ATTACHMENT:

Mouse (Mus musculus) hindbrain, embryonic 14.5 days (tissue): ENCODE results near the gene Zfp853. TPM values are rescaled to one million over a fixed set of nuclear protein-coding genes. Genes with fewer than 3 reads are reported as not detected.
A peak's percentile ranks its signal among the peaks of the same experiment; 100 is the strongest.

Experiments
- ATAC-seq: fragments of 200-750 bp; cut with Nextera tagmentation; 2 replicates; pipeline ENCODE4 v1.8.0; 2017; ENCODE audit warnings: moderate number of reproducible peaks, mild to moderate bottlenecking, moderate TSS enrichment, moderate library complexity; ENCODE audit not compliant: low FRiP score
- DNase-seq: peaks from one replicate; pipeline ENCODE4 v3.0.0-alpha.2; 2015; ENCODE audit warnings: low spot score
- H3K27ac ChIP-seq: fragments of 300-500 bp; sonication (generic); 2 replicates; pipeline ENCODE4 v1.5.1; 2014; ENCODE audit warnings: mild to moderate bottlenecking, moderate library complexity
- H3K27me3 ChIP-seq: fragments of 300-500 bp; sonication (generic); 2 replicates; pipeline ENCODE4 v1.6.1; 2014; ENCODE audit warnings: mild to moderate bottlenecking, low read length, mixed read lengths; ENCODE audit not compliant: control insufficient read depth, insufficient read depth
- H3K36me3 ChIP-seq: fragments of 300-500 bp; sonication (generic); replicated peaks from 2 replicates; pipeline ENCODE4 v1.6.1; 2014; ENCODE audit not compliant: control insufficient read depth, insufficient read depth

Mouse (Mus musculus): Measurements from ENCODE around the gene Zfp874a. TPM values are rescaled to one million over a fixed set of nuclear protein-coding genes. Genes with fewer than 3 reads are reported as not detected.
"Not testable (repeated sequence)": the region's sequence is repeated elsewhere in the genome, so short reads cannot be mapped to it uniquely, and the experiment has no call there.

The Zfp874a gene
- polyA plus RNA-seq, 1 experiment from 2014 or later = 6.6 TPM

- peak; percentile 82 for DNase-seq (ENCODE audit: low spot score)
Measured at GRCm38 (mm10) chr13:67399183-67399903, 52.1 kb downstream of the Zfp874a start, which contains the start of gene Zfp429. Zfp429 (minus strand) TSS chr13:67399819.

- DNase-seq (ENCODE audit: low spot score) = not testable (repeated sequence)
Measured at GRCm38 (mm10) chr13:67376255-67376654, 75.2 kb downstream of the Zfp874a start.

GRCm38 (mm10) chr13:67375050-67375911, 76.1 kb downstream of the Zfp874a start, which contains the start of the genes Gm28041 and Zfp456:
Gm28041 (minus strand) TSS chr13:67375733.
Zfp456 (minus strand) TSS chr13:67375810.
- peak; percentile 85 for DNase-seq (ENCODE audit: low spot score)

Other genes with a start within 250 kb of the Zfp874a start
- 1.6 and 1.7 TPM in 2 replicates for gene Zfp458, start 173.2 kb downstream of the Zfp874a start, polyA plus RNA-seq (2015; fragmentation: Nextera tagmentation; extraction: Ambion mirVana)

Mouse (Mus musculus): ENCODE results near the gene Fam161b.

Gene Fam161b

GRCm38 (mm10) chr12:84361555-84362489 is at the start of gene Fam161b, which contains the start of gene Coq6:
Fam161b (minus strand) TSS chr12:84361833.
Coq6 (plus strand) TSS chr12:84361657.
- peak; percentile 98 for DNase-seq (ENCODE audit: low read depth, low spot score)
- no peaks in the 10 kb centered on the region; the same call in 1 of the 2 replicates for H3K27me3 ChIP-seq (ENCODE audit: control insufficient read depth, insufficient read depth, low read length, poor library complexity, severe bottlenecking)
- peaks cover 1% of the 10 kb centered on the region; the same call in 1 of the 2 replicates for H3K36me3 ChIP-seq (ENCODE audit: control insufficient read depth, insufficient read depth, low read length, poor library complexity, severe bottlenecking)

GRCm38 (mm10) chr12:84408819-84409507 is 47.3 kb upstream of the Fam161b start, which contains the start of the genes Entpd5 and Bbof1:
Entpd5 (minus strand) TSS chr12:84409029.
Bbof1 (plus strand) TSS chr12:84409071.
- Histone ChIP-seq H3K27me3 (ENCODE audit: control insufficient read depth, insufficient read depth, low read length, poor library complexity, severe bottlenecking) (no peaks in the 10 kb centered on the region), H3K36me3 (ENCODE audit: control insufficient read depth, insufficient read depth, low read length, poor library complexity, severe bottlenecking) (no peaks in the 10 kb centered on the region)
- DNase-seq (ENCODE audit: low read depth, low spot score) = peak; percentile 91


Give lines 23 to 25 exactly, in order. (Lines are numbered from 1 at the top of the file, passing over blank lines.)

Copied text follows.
Mouse (Mus musculus): ENCODE results near the gene Fam161b.

Gene Fam161b

GRCm38 (mm10) chr12:84361555-84362489 is at the start of gene Fam161b, which contains the start of gene Coq6: